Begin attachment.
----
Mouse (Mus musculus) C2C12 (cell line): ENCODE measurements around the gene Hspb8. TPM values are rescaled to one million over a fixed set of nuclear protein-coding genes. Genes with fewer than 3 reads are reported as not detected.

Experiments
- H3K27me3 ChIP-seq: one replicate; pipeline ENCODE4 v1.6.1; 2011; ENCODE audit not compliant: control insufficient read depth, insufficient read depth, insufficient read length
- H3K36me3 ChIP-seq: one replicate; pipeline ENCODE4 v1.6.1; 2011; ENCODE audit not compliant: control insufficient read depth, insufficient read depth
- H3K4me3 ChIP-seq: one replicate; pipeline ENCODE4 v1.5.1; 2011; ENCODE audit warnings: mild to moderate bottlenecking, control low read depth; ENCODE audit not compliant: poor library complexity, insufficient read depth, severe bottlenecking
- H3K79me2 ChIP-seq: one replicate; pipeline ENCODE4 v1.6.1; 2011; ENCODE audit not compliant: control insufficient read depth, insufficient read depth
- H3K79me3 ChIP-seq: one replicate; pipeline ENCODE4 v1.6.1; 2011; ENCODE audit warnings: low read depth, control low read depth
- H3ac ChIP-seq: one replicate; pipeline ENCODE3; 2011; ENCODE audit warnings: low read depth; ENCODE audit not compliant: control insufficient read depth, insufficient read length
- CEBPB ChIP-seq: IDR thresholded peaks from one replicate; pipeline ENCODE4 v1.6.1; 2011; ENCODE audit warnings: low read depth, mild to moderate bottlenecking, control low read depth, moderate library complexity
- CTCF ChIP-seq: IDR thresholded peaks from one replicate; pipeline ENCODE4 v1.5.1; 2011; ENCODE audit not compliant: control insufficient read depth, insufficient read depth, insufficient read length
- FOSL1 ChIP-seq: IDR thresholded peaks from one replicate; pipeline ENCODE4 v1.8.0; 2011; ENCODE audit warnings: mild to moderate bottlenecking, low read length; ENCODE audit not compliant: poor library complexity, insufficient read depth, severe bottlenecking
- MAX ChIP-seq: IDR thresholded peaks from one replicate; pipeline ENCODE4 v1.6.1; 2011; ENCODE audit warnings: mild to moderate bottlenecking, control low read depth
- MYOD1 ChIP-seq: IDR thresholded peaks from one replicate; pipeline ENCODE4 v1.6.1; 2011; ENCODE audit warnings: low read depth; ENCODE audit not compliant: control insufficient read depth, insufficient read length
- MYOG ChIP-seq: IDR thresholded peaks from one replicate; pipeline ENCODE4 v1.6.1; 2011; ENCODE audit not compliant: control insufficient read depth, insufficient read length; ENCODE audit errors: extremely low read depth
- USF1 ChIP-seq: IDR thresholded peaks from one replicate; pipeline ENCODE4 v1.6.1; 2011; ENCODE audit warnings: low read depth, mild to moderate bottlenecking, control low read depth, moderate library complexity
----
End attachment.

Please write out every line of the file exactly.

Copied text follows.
Mouse (Mus musculus) C2C12 (cell line): ENCODE measurements around the gene Hspb8. TPM values are rescaled to one million over a fixed set of nuclear protein-coding genes. Genes with fewer than 3 reads are reported as not detected.

Experiments
- H3K27me3 ChIP-seq: one replicate; pipeline ENCODE4 v1.6.1; 2011; ENCODE audit not compliant: control insufficient read depth, insufficient read depth, insufficient read length
- H3K36me3 ChIP-seq: one replicate; pipeline ENCODE4 v1.6.1; 2011; ENCODE audit not compliant: control insufficient read depth, insufficient read depth
- H3K4me3 ChIP-seq: one replicate; pipeline ENCODE4 v1.5.1; 2011; ENCODE audit warnings: mild to moderate bottlenecking, control low read depth; ENCODE audit not compliant: poor library complexity, insufficient read depth, severe bottlenecking
- H3K79me2 ChIP-seq: one replicate; pipeline ENCODE4 v1.6.1; 2011; ENCODE audit not compliant: control insufficient read depth, insufficient read depth
- H3K79me3 ChIP-seq: one replicate; pipeline ENCODE4 v1.6.1; 2011; ENCODE audit warnings: low read depth, control low read depth
- H3ac ChIP-seq: one replicate; pipeline ENCODE3; 2011; ENCODE audit warnings: low read depth; ENCODE audit not compliant: control insufficient read depth, insufficient read length
- CEBPB ChIP-seq: IDR thresholded peaks from one replicate; pipeline ENCODE4 v1.6.1; 2011; ENCODE audit warnings: low read depth, mild to moderate bottlenecking, control low read depth, moderate library complexity
- CTCF ChIP-seq: IDR thresholded peaks from one replicate; pipeline ENCODE4 v1.5.1; 2011; ENCODE audit not compliant: control insufficient read depth, insufficient read depth, insufficient read length
- FOSL1 ChIP-seq: IDR thresholded peaks from one replicate; pipeline ENCODE4 v1.8.0; 2011; ENCODE audit warnings: mild to moderate bottlenecking, low read length; ENCODE audit not compliant: poor library complexity, insufficient read depth, severe bottlenecking
- MAX ChIP-seq: IDR thresholded peaks from one replicate; pipeline ENCODE4 v1.6.1; 2011; ENCODE audit warnings: mild to moderate bottlenecking, control low read depth
- MYOD1 ChIP-seq: IDR thresholded peaks from one replicate; pipeline ENCODE4 v1.6.1; 2011; ENCODE audit warnings: low read depth; ENCODE audit not compliant: control insufficient read depth, insufficient read length
- MYOG ChIP-seq: IDR thresholded peaks from one replicate; pipeline ENCODE4 v1.6.1; 2011; ENCODE audit not compliant: control insufficient read depth, insufficient read length; ENCODE audit errors: extremely low read depth
- USF1 ChIP-seq: IDR thresholded peaks from one replicate; pipeline ENCODE4 v1.6.1; 2011; ENCODE audit warnings: low read depth, mild to moderate bottlenecking, control low read depth, moderate library complexity